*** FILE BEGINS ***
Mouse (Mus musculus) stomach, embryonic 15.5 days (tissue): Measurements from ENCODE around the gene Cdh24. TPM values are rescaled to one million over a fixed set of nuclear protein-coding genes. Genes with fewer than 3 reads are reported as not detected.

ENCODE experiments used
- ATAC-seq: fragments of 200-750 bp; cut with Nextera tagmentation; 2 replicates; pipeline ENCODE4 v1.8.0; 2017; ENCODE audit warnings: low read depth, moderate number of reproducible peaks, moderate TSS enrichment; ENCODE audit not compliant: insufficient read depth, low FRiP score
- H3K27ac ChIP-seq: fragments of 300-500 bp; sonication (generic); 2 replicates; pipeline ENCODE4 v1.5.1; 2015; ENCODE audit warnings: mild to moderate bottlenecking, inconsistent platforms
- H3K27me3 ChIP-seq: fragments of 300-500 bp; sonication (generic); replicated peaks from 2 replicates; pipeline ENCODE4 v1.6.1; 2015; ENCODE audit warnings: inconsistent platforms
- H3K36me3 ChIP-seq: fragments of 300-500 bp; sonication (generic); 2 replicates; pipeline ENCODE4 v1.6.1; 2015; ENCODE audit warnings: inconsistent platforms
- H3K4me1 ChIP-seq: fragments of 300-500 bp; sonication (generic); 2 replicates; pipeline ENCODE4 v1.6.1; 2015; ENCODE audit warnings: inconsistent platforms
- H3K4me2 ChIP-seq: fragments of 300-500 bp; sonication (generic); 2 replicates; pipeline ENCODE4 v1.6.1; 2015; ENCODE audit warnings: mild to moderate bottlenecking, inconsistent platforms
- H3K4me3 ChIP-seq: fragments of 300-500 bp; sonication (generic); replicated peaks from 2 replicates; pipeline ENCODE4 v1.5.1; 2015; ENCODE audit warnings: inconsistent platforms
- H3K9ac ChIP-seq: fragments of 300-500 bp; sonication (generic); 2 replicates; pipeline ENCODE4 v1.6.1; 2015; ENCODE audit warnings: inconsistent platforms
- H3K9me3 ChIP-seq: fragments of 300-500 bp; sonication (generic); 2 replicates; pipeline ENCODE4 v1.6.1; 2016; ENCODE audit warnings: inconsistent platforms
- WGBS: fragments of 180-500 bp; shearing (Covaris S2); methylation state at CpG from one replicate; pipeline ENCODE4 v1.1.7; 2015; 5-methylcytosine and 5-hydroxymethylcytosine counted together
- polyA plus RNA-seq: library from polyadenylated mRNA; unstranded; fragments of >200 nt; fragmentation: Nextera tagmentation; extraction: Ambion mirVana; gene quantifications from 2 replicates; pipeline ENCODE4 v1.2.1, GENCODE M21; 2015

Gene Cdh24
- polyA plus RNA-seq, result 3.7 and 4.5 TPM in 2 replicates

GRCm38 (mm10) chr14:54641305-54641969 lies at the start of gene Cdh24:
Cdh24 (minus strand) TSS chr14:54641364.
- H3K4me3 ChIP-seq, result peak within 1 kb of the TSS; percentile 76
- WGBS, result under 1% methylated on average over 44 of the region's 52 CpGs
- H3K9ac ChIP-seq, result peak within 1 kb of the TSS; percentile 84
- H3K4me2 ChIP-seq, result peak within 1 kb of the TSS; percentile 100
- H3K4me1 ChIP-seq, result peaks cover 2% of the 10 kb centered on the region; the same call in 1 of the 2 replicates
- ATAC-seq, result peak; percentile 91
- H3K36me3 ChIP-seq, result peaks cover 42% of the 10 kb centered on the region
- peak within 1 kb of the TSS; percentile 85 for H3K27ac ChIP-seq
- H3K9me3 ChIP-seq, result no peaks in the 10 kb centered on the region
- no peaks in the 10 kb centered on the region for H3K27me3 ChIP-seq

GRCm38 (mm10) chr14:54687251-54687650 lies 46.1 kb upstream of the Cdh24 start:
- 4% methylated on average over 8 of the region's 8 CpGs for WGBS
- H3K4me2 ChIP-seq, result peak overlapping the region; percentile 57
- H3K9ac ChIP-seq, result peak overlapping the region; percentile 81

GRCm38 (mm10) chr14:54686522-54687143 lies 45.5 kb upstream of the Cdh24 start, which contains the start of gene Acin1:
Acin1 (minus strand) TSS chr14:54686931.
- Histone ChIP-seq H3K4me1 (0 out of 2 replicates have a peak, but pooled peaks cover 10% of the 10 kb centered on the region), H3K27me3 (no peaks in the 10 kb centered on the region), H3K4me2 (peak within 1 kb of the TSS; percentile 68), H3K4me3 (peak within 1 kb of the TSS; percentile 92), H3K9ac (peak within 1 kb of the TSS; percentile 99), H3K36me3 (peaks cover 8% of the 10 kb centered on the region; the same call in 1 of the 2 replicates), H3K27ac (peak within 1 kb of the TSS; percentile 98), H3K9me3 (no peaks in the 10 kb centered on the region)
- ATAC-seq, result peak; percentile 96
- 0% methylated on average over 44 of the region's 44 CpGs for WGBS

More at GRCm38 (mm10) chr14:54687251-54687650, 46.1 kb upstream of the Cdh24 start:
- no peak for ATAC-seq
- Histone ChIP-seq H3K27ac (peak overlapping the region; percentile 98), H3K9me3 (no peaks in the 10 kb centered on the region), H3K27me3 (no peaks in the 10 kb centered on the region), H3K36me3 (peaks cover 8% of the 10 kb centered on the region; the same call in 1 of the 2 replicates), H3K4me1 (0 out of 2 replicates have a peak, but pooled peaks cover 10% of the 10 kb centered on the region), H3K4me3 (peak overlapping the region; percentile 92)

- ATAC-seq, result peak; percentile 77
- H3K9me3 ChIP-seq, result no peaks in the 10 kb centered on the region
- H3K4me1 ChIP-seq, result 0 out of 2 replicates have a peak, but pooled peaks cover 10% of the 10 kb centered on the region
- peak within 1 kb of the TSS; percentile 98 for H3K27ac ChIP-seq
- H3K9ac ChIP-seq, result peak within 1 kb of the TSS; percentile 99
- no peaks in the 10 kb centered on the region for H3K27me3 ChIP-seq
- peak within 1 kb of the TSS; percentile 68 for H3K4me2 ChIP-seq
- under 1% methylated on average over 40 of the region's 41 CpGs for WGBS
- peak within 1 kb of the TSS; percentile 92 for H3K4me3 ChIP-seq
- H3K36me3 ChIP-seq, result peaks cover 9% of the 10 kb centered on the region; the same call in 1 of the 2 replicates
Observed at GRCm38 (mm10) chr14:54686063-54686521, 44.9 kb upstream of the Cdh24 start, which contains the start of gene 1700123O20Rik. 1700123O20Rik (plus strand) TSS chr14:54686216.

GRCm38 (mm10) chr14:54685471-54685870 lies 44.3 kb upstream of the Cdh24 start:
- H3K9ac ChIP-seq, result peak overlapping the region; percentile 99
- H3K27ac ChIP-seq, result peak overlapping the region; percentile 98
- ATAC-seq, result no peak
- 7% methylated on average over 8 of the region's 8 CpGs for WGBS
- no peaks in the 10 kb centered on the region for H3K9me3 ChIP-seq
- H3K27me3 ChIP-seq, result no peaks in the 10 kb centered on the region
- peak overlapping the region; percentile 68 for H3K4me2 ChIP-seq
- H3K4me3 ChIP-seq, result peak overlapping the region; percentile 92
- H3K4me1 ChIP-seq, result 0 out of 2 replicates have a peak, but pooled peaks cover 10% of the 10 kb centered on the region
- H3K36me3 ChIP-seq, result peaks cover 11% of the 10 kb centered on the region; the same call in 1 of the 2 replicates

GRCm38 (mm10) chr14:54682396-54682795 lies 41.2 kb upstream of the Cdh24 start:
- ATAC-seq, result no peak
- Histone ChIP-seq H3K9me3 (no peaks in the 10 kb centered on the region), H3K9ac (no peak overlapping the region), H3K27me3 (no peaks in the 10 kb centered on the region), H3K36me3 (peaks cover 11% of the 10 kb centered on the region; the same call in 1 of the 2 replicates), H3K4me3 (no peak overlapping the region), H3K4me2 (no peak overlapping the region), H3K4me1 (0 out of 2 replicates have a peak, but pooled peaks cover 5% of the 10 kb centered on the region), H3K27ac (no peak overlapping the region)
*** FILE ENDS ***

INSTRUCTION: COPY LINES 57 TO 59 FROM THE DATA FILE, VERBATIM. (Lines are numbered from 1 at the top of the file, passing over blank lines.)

- H3K27me3 ChIP-seq, result no peaks in the 10 kb centered on the region
- peak overlapping the region; percentile 68 for H3K4me2 ChIP-seq
- H3K4me3 ChIP-seq, result peak overlapping the region; percentile 92